In-glaze patterns

In in-glazing, patterns are added to the glaze that has been applied to fired white china. After the application of the pattern, the china is then refired at a high temperature, so that the pattern fuses into the glaze, which is softened somewhat during the second firing. This method of fusing the pattern with the glaze makes the finish more hardwearing (i.e. dishwasher-safe, and highly resistant to acids and alkalis) All of the patterns on temp-rite dishware are in-glazed.

Induction

A coil through which an electric current has passed generates an alternating electromagnetic field. In temp-rite’s induction heating system, eddy currents are induced from such a field into a metal dish (or into a metal coating on the underside of a china dish) positioned above the field, and the resistance set up by the eddy currents in the metal (or metal coating) generates heat. temp-rite utilizes the principle of induction heating in its Temp-Active ranges.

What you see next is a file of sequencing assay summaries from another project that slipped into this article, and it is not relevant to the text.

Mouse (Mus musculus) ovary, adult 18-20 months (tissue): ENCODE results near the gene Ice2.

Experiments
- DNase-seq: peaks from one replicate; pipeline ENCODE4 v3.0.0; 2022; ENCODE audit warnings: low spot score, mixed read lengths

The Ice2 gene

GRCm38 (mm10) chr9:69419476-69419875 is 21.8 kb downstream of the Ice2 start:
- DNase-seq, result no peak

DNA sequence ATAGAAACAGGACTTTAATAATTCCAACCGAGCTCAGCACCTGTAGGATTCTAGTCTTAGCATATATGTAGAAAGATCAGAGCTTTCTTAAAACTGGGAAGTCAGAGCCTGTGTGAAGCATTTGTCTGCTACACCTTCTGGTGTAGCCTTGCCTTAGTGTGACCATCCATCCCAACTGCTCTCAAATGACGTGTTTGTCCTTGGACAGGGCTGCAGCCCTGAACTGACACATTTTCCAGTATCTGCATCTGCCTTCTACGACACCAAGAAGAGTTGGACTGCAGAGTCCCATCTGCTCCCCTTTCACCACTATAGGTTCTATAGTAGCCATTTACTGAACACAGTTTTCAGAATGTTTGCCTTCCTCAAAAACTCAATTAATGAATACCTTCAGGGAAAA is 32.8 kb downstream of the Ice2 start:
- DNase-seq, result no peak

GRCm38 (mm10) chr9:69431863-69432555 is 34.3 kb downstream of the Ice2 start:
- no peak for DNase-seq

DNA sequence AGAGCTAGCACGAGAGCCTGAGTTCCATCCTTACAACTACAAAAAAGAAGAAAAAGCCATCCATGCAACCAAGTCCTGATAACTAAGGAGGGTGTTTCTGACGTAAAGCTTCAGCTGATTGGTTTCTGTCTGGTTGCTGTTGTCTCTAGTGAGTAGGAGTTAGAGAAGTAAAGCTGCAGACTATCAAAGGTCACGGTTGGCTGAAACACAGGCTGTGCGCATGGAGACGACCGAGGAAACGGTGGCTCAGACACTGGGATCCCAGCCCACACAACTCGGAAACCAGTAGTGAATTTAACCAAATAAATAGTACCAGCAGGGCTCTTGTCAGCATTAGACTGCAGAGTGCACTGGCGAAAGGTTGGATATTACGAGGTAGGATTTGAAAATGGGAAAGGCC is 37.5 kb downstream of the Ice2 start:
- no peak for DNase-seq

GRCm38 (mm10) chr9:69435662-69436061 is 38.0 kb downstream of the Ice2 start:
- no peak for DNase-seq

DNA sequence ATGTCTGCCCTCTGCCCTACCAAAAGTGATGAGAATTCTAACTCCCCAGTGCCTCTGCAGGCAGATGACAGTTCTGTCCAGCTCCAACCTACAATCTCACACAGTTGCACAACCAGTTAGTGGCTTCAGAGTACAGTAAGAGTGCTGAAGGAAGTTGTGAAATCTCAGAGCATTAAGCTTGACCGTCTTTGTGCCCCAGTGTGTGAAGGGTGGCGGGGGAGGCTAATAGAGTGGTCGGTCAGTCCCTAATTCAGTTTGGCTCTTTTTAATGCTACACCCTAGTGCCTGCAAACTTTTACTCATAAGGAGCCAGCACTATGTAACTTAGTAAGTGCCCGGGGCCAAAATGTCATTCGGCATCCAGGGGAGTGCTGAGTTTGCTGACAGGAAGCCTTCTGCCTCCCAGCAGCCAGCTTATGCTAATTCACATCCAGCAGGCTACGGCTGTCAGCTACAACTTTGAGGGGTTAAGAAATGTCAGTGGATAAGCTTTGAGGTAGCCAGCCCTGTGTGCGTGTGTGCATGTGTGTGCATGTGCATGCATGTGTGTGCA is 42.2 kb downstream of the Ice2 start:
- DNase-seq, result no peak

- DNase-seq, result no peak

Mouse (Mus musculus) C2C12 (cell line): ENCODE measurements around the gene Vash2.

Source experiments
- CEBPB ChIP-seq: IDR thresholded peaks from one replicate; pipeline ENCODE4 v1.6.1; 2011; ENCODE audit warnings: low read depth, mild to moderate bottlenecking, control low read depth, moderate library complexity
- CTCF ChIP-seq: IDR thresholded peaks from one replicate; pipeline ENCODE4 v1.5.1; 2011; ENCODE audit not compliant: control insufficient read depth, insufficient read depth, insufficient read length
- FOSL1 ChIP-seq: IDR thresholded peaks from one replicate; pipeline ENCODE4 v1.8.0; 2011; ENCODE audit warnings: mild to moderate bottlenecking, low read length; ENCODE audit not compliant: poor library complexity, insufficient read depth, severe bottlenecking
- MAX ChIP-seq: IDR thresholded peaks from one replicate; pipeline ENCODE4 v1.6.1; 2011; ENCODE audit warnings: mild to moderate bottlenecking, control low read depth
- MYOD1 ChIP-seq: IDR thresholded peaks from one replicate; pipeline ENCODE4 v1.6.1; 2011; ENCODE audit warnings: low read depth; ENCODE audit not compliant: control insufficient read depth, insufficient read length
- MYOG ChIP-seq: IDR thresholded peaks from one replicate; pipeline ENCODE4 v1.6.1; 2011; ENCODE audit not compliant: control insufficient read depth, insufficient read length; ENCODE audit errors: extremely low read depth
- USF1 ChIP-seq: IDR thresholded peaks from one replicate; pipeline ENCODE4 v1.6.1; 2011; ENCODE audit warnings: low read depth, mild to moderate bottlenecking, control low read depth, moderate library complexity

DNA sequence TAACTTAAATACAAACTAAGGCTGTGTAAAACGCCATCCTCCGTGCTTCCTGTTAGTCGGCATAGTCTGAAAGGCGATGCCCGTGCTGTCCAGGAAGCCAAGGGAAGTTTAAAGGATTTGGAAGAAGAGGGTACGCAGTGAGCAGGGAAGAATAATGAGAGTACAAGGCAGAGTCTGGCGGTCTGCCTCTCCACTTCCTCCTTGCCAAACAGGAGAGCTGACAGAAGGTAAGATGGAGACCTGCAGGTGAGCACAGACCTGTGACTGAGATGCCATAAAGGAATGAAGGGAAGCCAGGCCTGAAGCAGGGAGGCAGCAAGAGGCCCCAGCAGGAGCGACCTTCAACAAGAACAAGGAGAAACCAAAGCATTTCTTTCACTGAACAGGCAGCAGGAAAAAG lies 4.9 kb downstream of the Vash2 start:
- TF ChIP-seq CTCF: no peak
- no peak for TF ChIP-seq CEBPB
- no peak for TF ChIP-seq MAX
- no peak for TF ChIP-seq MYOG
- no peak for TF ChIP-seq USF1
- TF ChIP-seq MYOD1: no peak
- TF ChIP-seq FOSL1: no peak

ITC

“Integrated Thermo Control” is the name of the special temperature-control system used in the Temp-Futura and Temp-Contact product family. Each contact heating plate has its own ITC heating pod. This pod determines on a case-by-case basis how much heat is required for optimum regeneration. It controls the supply of heating energy in such a way that each individual meal in a batch is gently regenerated to the same temperature as the other meals, regardless of the consistency or volume of the meal components, or of their temperature before the start of the regeneration process. There is thus absolutely no risk of single meals becoming overheated or dried out. Click on the link for more information about Temp-Futura or Temp-Contact.